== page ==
Baby boomers: Documenting a Generation’s Fall

(Photo by Sam Newman/NYT) George Ross, a former IT project manager in  Livermore, Calif., and his wife, Linda, as seen in the documentary "Set for Life,'' by Susan Sipprelle and Sam Newman.
(Photo by Sam Newman)
George Ross, a former IT project manager in Livermore, Calif., and his wife, Linda, as seen in the documentary “Set for Life,” by Susan Sipprelle and Sam Newman.

By Michael Winerip
New York Times, Jan. 17, 2013

One of the lasting effects of the Great Recession has been the economic spiral downward of the American middle class, and no group has been harder hit than the boomer generation, men and women in the prime of their working lives.

From 2007 to 2009, workers 55 to 64 year old who lost jobs had been making an average of $850 a week; those lucky enough to be re-employed by January 2010 were earning $647 a week, a 23.9 percent drop in income.

Younger boomers, ages 45 to 54, had been averaging $916 a week; the jobs they were able to find after the recession paid $755, a 17.6 percent decline.

That is the story Susan Sipprelle tells in her new documentary, “Set for Life,” about the generation that was so sure that they were — until their lives came undone during the Great Recession.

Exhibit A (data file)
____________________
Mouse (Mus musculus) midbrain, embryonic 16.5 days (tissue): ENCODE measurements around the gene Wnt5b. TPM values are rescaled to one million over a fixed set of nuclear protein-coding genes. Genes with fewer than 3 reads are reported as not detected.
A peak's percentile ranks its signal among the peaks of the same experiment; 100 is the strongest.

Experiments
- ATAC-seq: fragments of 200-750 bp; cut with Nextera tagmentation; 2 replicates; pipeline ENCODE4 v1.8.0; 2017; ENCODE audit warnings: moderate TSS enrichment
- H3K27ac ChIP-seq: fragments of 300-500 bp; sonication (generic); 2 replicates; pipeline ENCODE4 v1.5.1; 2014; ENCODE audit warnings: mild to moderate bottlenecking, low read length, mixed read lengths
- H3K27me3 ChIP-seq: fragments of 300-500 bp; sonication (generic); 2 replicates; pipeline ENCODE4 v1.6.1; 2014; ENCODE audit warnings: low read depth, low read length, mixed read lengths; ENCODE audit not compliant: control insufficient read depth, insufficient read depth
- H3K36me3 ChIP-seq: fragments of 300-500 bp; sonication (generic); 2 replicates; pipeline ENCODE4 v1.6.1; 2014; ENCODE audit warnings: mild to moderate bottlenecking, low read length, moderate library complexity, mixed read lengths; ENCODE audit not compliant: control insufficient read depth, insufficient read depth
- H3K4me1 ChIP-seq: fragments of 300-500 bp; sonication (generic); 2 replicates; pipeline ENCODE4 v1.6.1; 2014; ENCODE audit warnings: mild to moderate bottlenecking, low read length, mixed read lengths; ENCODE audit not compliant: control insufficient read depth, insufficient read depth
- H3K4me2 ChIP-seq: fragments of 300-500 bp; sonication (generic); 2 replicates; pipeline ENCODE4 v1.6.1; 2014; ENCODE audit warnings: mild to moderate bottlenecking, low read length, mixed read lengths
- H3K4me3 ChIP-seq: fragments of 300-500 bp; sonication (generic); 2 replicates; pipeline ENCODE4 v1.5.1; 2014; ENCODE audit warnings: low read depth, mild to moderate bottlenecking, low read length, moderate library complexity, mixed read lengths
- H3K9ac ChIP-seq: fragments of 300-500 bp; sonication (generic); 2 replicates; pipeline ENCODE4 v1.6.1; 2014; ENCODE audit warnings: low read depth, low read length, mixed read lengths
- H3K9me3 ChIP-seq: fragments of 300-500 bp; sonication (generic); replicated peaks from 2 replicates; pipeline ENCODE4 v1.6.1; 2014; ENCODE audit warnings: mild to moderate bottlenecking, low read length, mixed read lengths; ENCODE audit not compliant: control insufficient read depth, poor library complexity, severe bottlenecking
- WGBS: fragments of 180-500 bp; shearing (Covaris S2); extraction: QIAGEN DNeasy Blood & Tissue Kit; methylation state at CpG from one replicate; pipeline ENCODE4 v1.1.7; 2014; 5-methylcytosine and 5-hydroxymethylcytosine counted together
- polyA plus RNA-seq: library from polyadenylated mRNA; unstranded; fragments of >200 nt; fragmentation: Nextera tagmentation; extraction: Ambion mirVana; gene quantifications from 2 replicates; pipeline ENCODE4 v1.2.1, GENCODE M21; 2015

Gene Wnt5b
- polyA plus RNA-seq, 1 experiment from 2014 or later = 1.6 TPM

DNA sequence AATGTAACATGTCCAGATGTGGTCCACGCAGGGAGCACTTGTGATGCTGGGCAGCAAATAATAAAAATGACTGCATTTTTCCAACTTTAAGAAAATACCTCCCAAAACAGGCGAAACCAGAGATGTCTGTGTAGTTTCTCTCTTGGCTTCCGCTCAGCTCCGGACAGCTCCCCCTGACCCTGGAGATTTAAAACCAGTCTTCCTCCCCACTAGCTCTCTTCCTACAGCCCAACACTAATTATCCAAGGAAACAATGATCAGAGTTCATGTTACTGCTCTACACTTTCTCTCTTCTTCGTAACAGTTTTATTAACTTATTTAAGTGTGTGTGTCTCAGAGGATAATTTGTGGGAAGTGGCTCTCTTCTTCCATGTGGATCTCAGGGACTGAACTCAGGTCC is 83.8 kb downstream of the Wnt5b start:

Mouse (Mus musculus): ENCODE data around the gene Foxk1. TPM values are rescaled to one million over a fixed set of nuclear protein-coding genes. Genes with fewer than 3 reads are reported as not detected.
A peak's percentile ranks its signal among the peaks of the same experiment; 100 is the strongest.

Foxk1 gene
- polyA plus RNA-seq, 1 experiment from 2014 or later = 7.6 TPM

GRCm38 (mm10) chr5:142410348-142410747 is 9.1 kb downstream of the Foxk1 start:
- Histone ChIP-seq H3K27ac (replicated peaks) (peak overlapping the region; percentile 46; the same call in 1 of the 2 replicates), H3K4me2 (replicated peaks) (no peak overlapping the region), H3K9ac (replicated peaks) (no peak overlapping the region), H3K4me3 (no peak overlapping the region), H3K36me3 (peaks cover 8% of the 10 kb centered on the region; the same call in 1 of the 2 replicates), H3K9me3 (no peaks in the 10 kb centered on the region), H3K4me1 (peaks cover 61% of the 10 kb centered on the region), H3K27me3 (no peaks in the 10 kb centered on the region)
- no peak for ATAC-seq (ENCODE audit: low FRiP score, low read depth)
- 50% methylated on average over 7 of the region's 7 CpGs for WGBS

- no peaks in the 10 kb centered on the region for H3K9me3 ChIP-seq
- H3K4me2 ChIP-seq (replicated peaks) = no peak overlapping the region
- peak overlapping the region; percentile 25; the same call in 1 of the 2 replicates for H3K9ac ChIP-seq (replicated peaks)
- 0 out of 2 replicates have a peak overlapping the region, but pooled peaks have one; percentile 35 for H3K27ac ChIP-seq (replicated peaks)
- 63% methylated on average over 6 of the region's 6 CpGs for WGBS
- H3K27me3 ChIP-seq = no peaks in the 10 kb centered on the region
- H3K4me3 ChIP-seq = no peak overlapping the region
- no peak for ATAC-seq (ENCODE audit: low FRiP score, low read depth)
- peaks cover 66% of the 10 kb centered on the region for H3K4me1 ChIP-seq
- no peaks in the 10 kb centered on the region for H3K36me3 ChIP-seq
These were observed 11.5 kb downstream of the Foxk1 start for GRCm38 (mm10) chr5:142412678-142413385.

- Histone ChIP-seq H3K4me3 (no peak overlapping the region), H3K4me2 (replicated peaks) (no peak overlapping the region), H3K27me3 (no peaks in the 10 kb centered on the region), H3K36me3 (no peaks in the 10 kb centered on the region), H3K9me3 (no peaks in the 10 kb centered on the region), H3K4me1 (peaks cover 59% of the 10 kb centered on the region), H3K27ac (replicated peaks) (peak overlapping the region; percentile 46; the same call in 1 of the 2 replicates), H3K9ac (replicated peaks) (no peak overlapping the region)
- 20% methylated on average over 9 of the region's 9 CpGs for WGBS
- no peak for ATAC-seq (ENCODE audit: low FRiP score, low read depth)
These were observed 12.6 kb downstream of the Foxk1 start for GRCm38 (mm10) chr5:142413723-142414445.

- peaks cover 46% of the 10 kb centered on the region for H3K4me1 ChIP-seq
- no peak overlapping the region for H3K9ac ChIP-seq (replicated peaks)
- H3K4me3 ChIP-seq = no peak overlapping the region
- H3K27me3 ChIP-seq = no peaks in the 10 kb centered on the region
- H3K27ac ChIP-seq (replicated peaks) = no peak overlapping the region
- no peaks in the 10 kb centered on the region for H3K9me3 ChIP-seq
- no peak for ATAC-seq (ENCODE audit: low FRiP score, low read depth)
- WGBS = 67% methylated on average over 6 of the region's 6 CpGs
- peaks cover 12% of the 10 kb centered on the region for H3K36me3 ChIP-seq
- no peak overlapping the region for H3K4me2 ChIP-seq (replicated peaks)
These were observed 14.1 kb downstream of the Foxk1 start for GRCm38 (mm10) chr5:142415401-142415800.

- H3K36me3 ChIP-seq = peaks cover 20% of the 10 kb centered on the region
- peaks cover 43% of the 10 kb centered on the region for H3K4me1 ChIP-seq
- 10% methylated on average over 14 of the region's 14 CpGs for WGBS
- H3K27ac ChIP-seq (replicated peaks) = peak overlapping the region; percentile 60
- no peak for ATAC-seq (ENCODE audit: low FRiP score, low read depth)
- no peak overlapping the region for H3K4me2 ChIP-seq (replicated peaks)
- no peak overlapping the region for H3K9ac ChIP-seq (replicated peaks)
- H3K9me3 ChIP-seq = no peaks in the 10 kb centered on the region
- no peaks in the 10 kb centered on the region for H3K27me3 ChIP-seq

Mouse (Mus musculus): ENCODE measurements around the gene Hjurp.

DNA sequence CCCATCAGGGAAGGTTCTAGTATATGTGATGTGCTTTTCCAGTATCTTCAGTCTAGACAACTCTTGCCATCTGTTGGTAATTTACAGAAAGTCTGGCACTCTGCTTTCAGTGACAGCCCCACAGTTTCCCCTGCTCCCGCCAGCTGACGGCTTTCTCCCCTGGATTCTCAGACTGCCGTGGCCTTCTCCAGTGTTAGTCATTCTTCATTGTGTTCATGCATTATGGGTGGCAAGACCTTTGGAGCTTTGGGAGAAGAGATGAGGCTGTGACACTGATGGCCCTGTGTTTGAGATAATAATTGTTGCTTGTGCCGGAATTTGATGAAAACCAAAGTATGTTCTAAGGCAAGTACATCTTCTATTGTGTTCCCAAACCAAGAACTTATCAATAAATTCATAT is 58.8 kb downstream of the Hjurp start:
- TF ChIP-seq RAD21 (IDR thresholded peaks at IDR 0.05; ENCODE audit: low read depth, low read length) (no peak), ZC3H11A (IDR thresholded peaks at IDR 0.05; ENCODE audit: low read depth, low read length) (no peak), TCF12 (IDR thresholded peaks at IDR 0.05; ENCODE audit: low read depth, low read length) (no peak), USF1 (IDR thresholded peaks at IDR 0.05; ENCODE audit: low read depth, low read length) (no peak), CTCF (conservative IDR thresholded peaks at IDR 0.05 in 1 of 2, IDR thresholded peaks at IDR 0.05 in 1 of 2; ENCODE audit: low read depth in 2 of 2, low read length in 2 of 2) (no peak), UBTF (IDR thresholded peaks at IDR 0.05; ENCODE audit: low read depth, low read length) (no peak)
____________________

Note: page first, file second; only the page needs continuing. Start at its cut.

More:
Read more here.

Science Daily: In U.S. First, Surgeons Implant Brain ‘Pacemaker’ for Alzheimer’s Disease

Ed. note: My dad had this surgery for Parkinson’s disease seven years ago. I’m glad they now offer it for Alzheimer’s!

ScienceDaily (Dec. 5, 2012) — Researchers at Johns Hopkins Medicine in November surgically implanted a pacemaker-like device into the brain of a patient in the early stages of Alzheimer’s disease, the first such operation in the United States. The device, which provides deep brain stimulation and has been used in thousands of people with Parkinson’s disease, is seen as a possible means of boosting memory and reversing cognitive decline.

Read more in Science Daily.

Paul Ryan and the moral argument for rationing health care

By Charles Camosy of Fordham University:

As a vice presidential candidate, Paul Ryan (R-Wis.) appears to have made our polarized politics even worse. After all, what could be more polarizing than his serious attempt to reform the third rail of politics: entitlement programs like Medicare and Medicaid? But Ryan actually provides an important opportunity for a real conversation about making hard choices about health care—one that our culture desperately needs to have.

Read more in the Washington Post‘s “She the People” blog here.

Peggy Noonan: ‘We are a big, complicated nation. And we are human beings. We are people.’

Peggy Noonan (a Republican) in the Wall Street Journal on Romney’s recent flubs:

I wrote recently of an imagined rural Ohio woman sitting on her porch, watching the campaign go by. She’s 60, she identifies as conservative, she likes guns, she thinks the culture has gone crazy. She doesn’t like Obama. Romney looks OK. She’s worried about the national debt and what it will mean to her children. But she’s having a hard time, things are tight for her right now, she’s on partial disability, and her husband is a vet and he gets help, and her mother receives Social Security.

“She’s worked hard and paid into the system for years. Her husband fought for his country.

“And she’s watching this whole election and thinking.You can win her vote if you give her faith in your fairness and wisdom. But not if you label her and dismiss her.”

Read more here.